Shaddam is a little uneasy on the throne, of late; firstly, he’s still very eager for a plot on the world of Xuttuh, formerly known as Ix, where production on an artificial substitute for the miracle spice melange is finally beginning to reach fruition.  Secondly, he learns that his father managed to father another son, who could conceivably be a threat to his throne.  And of course, he still wants sons from his wife (not realizing that his wife, a Bene Gesserit, will never give him one).

His plans may be thwarted in an unexpected manner, however.  Grief-stricken from the events of House Harkonnen, Leto Atreides decides to make a point that he hasn’t become weak by his losses-and one of his plans involves aiding his longtime friend, Rhombur Vernius, in his goals of freeing his world of Ix from the Tleilaxu; an expedition consisting of Gurney Halleck and the mentat Thufir Hawat is sent to speak with the rebel C’tair Pilru, who has made a pest of himself there for the last couple of books.

To make matters even more interesting, Baron Harkonnen has no clue that the Emperor is planning to make his fiefdom of the planet Arrakis obsolete; he is aware, however, that the Emperor is beginning to act against Houses stockpiling the spice, and that makes him just a bit nervous; in addition, he is becoming aware that his last strike against the Atreides hasn’t gone quite as well as he’d hoped for the long-term, and is looking for a way to recoup his own influence.  I’ll say right now that if any reader doesn’t shudder at the thought of the Baron and the Beast taking lessons from an etiquette advisor, they really don’t know the characters!

The Fremen of Arrakis are also moving forward with the vision of Liet-Kynes; Kynes himself attempts to convince Shaddam that Arrakis could be made a relative paradise, with the Imperium’s help-not to mention putting a leash on the Baron.  This doesn’t really fit in with Shaddam’s plans, though, so Kynes returns with a clear message for his people.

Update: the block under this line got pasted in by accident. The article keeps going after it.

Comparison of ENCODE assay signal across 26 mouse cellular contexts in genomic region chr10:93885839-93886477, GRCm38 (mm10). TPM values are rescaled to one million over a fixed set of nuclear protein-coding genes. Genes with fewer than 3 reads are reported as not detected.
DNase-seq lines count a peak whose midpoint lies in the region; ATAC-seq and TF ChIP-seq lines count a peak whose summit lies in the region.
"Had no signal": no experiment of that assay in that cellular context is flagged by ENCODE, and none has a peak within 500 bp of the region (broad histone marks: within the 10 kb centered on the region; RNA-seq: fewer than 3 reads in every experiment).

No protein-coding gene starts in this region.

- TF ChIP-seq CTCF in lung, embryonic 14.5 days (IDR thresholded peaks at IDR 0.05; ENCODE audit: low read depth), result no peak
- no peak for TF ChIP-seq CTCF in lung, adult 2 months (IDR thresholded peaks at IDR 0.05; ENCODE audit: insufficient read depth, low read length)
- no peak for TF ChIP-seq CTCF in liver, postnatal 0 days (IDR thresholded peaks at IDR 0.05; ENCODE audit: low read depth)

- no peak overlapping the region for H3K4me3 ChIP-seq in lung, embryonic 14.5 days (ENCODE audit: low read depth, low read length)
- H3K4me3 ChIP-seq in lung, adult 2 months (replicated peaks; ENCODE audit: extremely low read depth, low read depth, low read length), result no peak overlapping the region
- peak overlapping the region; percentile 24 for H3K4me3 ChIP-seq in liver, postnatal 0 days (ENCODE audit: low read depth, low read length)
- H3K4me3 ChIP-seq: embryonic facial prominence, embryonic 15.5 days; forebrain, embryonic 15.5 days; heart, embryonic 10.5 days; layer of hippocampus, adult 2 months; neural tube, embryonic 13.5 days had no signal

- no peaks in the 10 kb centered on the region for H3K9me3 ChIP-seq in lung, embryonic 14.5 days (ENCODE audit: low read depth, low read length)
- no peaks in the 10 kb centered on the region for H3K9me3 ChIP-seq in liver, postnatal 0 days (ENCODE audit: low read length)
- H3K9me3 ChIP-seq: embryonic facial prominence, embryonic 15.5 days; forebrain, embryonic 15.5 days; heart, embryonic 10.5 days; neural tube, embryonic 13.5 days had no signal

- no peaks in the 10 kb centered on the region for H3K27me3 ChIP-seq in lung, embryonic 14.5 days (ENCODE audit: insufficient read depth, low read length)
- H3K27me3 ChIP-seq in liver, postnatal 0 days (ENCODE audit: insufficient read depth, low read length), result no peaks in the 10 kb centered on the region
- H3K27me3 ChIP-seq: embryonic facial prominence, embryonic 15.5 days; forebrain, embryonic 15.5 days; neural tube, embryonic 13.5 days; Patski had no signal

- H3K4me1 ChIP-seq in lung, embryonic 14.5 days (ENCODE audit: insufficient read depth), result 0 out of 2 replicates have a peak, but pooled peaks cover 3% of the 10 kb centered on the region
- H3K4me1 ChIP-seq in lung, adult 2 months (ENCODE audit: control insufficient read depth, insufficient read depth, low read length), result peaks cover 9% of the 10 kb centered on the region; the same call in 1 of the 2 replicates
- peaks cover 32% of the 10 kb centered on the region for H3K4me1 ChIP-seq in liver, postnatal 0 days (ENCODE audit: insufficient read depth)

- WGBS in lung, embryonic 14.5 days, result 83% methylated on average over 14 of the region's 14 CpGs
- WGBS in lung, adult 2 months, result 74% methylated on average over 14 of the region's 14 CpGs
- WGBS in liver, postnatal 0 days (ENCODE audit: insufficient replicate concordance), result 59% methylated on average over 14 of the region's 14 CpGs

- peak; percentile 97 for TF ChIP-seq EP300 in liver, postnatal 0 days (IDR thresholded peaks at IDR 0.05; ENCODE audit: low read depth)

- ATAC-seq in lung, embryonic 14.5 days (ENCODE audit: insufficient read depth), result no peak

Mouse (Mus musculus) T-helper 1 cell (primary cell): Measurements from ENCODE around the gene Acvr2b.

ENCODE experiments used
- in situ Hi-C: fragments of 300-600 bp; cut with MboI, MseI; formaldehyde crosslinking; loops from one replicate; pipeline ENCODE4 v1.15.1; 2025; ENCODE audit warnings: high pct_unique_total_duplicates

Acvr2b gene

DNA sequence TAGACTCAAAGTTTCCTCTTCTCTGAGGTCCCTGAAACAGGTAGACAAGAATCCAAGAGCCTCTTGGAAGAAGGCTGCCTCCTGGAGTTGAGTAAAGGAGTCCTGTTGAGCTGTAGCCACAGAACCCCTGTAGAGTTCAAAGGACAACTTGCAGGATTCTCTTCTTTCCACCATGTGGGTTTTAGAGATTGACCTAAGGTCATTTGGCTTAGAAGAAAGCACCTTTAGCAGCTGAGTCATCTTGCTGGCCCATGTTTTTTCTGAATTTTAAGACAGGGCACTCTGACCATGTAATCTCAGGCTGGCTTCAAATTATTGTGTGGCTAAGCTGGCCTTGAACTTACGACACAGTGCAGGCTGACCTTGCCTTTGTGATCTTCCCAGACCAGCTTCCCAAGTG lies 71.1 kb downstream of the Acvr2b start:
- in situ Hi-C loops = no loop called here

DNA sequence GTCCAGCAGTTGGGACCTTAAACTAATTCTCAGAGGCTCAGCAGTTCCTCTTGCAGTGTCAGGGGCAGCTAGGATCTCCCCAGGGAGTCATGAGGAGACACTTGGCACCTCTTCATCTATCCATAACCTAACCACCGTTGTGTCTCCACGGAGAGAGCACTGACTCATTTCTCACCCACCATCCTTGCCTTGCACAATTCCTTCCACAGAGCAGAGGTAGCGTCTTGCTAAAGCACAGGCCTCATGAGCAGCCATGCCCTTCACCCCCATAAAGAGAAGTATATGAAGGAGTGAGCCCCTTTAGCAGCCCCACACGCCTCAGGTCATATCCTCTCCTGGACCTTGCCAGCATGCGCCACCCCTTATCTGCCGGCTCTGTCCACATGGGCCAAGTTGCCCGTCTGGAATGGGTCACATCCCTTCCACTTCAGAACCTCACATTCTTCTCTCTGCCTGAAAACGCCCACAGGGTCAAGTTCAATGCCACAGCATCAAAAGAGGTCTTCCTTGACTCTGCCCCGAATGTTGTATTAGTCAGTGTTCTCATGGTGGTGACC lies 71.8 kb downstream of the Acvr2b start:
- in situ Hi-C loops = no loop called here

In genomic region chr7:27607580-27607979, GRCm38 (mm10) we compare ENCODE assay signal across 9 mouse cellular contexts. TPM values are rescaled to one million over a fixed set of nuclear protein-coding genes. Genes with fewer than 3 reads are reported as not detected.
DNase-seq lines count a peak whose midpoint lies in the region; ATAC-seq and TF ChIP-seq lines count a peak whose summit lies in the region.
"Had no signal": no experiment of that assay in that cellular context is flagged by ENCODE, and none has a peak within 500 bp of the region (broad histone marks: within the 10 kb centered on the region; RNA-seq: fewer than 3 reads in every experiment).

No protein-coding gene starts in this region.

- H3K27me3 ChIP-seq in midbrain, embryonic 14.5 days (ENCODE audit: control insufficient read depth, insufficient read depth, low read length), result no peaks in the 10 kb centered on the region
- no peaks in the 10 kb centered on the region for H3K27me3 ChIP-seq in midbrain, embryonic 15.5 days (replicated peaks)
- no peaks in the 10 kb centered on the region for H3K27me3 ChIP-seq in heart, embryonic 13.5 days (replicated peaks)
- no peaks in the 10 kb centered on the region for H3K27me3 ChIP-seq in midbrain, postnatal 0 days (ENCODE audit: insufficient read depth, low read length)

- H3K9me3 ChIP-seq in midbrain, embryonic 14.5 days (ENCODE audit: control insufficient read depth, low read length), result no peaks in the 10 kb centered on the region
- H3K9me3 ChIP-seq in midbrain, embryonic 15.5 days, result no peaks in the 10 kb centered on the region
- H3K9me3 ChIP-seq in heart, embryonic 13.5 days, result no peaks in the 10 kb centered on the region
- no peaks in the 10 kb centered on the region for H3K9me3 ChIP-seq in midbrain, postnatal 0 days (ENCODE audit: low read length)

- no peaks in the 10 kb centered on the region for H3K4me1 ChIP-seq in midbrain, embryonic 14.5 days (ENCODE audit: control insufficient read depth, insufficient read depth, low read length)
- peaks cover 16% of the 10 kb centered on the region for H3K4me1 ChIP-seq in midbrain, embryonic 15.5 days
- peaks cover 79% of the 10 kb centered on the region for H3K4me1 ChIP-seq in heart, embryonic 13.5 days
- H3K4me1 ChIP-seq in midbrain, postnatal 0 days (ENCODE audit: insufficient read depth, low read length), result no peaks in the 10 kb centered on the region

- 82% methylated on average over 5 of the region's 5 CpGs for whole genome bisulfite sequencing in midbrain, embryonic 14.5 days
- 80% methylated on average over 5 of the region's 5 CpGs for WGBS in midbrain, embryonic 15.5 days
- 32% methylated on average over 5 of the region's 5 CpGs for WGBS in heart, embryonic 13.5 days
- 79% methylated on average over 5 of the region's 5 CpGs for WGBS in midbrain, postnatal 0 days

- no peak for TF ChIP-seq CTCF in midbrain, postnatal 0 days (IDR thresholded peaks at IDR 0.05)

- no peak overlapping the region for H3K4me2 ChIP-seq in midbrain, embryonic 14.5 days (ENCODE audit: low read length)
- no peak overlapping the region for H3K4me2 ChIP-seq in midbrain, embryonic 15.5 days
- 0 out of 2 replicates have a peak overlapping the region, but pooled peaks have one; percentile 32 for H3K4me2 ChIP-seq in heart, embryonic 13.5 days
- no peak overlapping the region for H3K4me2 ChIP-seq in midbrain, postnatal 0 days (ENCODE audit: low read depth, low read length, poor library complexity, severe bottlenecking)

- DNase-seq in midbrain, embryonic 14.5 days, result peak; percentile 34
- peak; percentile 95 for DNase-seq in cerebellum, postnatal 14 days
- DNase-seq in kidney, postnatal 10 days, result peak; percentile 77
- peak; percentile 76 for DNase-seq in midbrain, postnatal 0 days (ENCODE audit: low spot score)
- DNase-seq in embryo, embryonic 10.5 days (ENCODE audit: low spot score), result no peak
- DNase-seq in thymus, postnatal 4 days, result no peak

Finally, Jessica, Leto’s concubine, is with child, and is sent to the Kaitain, the Corrino world, by the demand of her Bene Gesserit masters; of course, they don’t realize she’s not carrying the daughter they demanded; the Bene Gesserit also have to figure out how best to get rid of the no-ship technology used so effectively in the previous books.

If you get the impression that there’s a lot of plots rotating within each other here…well, that is the hallmark of the Dune novels.  It amazes me how well it holds together, especially given my long-standing prejudice against Kevin Anderson.  Incidentally, I’ll take a moment to admit that I have been impressed with his writing for this entire trilogy.  He’s blended together the bits that were known about this period, and managed to pull off a story well worthy of Frank Herbert.  Also, I don’t want to neglect Brian Herbert; I really don’t know how the division of labor went in this book, but the pair have managed to recapture the magic I enjoyed years ago when I first read Dune.

Dune fans should find this novel to be very satisfying, and there’s enough “easter eggs” that old readers will enjoy spotting.  They really can’t go wrong with this series; and new readers would do well to read this series, and then hit the original books.  As I recall, the original plan was to write the final book of the Dune series, a sequel to Chapterhouse:  Dune.  I’ve also heard rumors of a new trilogy of prequels.  I’m not sure what will come next, but with this pair of writers, I’m eager to find out.